• Rewards can motivate faithfulness, are maybe a key in many situations (Christians usually believe that they will receive a reward for faithfulness in some form or another).

Faithfulness and St Luke’s:

We reflected on the fact that Jesus often gave his disciples opportunities to escape if needed, faithfulness was demonstrated by their willingness to remain in the situation, following the call, in difficult as well as more straightforward times.

What are the rewards for us? Is there some kind of criteria of success?

We wondered if those we encounter at the Farmers’ Market see faithfulness in us. Perhaps our consistency, presence and acts of generosity are received in this way – the small things we do for people, expecting and wanting no reward or service in return from them. Some of the regular visitors to our stall, and the other stall holders, have encouraged us by telling of how positive their experience of us has been. Some individuals have moved from a place of distrust of all things religion based, to a place of warmer feelings, simply by seeing us each week, drinking coffee with us and chewing the fat about issue large and small. Their perspective of us was of a consistent kind and generous presence.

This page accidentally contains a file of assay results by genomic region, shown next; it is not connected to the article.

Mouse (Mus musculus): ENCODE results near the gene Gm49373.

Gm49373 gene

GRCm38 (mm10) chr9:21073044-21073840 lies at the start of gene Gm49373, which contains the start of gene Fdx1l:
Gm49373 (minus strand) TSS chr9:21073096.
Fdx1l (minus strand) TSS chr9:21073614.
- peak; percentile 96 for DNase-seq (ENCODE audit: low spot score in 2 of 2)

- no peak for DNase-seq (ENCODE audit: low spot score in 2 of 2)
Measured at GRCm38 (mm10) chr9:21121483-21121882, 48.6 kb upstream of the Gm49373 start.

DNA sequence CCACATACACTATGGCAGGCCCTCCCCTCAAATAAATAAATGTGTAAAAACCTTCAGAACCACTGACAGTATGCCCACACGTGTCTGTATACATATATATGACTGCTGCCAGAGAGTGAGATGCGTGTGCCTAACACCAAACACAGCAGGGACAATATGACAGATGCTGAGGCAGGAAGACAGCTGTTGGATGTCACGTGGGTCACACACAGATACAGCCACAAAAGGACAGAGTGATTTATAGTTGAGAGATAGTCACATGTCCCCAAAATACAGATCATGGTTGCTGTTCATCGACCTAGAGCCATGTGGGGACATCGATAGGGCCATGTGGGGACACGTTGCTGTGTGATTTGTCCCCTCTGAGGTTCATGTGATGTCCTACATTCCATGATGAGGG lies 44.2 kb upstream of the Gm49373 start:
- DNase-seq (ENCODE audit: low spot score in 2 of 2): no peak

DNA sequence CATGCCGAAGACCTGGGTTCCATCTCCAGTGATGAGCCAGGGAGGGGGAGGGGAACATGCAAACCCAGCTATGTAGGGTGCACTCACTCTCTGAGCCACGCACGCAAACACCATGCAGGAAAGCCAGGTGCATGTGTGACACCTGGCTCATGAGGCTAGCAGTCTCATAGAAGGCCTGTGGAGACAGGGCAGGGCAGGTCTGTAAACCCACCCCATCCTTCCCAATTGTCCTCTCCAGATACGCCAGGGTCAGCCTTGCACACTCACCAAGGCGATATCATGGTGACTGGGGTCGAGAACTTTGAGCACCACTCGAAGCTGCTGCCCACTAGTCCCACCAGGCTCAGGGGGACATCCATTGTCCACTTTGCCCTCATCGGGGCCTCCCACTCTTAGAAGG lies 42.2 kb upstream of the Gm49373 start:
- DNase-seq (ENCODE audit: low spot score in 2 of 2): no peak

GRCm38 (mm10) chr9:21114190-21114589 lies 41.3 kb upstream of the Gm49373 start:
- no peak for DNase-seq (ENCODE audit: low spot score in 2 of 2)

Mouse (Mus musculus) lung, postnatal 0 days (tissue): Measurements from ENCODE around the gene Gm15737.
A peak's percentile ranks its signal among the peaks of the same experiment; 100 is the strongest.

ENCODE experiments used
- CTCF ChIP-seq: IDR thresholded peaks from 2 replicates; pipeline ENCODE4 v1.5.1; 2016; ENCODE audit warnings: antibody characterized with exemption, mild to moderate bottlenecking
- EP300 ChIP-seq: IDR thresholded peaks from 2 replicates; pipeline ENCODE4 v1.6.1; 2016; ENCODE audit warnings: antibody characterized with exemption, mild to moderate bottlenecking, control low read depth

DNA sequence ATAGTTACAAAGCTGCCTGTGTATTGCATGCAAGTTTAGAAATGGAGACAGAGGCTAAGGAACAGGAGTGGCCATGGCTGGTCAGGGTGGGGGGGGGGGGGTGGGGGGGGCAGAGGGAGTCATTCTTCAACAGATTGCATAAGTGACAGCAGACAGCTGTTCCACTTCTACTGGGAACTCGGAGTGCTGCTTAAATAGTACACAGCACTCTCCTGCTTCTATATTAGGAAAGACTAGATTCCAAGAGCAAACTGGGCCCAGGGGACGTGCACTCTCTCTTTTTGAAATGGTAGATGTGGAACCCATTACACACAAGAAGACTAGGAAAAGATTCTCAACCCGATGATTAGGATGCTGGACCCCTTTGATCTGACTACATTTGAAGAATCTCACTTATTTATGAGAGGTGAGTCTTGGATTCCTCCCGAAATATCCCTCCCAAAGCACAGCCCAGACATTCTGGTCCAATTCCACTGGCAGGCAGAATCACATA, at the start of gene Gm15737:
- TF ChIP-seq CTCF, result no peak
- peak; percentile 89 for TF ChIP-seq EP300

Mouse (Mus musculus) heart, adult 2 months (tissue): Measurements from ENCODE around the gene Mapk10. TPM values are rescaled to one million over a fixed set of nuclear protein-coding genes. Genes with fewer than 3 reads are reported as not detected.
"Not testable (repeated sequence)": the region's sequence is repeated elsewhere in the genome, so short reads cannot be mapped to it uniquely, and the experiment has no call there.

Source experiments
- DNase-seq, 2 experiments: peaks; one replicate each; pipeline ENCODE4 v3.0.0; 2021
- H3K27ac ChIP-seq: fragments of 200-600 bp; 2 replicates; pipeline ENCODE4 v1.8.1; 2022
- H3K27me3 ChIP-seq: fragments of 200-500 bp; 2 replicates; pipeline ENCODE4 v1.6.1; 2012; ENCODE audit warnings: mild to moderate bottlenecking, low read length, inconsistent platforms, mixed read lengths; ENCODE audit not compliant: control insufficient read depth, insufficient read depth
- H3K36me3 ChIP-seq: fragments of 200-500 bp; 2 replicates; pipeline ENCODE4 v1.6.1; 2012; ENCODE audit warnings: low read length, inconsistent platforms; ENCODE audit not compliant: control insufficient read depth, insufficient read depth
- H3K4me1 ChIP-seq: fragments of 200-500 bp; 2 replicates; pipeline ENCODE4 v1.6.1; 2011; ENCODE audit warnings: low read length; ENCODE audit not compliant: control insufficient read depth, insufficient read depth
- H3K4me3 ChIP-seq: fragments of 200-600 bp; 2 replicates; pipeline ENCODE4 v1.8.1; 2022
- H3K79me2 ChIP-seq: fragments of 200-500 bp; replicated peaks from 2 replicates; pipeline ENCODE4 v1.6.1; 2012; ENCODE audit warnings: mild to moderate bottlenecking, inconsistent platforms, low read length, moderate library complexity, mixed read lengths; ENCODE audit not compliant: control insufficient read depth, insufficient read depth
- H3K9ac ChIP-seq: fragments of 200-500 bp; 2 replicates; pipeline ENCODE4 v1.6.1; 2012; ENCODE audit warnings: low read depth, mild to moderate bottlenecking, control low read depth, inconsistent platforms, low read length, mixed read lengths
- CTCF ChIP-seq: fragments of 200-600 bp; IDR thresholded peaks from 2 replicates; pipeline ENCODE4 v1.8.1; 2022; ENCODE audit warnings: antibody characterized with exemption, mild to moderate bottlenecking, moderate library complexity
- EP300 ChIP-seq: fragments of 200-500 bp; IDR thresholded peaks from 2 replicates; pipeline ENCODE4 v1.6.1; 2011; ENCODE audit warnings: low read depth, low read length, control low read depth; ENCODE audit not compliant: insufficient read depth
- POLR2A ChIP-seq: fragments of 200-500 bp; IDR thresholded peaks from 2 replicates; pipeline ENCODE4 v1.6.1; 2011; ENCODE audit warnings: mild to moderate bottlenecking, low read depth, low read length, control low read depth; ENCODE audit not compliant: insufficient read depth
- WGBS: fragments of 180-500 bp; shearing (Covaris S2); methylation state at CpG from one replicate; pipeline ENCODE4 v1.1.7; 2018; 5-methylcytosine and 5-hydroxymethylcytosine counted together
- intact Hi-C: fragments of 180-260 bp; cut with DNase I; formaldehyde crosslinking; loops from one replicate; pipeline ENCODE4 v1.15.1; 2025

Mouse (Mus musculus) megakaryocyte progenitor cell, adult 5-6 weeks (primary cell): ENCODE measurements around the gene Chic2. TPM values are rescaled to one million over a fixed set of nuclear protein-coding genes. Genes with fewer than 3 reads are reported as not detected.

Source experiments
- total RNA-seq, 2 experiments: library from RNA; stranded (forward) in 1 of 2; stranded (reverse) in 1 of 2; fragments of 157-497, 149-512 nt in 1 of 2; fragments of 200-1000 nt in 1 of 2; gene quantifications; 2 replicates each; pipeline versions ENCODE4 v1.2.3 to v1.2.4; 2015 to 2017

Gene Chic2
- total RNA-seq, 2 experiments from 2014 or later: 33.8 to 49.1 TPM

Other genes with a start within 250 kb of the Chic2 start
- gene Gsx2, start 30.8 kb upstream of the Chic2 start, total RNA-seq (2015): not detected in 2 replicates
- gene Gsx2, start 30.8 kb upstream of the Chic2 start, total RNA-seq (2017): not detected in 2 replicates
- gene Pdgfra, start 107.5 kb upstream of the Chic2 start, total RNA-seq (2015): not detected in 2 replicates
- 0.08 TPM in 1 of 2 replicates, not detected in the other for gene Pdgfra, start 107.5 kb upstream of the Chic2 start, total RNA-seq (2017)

This encouragement is always welcome, but was especially timely as one of our members reported a conversation with someone in the wider parish of Walthamstow who considered that our ‘little experiment’ at St Luke’s to be one that ‘is failing and weak’. Certainly we are not causing any church growth statistician to have heart flutters, (although numerically we have grown by almost 50% in the past year); but this person was judging us on criteria that we do not recognise – certainly as key at this stage of our community life. This caused us to reflect on a wider question of faithfulness: how can we encourage others to be faithful to us?

Our conclusion was to revisit a reoccuring theme for us: telling our story.